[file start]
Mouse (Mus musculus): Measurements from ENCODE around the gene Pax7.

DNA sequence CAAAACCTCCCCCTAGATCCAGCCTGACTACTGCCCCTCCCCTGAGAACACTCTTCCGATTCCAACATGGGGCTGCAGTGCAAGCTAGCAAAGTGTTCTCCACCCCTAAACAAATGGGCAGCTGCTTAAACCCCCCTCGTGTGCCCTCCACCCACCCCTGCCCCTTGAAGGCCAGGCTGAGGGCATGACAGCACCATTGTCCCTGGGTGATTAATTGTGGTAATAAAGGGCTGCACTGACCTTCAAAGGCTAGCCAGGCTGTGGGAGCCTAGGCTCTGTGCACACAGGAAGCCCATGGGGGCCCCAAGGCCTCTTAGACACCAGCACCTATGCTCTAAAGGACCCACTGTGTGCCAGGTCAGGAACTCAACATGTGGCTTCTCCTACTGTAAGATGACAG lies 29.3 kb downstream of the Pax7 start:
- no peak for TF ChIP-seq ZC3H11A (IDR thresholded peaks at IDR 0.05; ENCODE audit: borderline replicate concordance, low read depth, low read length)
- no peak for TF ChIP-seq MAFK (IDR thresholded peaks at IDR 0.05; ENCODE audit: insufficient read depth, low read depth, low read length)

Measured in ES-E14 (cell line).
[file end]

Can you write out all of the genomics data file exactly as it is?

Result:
Mouse (Mus musculus): Measurements from ENCODE around the gene Pax7.

DNA sequence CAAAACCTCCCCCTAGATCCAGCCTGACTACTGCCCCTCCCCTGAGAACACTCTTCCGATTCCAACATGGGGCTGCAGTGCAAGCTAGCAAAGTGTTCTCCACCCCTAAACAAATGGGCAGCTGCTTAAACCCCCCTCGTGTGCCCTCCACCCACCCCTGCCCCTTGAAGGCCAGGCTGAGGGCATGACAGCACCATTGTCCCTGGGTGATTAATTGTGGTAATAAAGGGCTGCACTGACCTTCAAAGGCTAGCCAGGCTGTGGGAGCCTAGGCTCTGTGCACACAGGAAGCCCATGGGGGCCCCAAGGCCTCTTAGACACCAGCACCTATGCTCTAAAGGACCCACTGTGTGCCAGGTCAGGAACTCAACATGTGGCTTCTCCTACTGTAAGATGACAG lies 29.3 kb downstream of the Pax7 start:
- no peak for TF ChIP-seq ZC3H11A (IDR thresholded peaks at IDR 0.05; ENCODE audit: borderline replicate concordance, low read depth, low read length)
- no peak for TF ChIP-seq MAFK (IDR thresholded peaks at IDR 0.05; ENCODE audit: insufficient read depth, low read depth, low read length)

Measured in ES-E14 (cell line).